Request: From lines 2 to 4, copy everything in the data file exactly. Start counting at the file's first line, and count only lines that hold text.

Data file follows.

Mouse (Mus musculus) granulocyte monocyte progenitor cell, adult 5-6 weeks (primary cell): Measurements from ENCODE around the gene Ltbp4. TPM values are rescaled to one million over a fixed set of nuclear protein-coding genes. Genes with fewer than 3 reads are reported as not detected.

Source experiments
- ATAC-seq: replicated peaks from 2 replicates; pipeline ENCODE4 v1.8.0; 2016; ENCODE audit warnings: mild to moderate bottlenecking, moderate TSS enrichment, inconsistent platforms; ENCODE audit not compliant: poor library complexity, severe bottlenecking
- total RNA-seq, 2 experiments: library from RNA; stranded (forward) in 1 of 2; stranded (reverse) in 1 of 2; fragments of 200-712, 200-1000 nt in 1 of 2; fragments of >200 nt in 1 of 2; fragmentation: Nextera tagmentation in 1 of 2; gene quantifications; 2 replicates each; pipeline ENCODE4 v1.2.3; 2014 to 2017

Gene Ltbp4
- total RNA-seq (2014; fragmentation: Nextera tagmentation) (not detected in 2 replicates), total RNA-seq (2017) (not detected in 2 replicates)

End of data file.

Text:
Source experiments
- ATAC-seq: replicated peaks from 2 replicates; pipeline ENCODE4 v1.8.0; 2016; ENCODE audit warnings: mild to moderate bottlenecking, moderate TSS enrichment, inconsistent platforms; ENCODE audit not compliant: poor library complexity, severe bottlenecking
- total RNA-seq, 2 experiments: library from RNA; stranded (forward) in 1 of 2; stranded (reverse) in 1 of 2; fragments of 200-712, 200-1000 nt in 1 of 2; fragments of >200 nt in 1 of 2; fragmentation: Nextera tagmentation in 1 of 2; gene quantifications; 2 replicates each; pipeline ENCODE4 v1.2.3; 2014 to 2017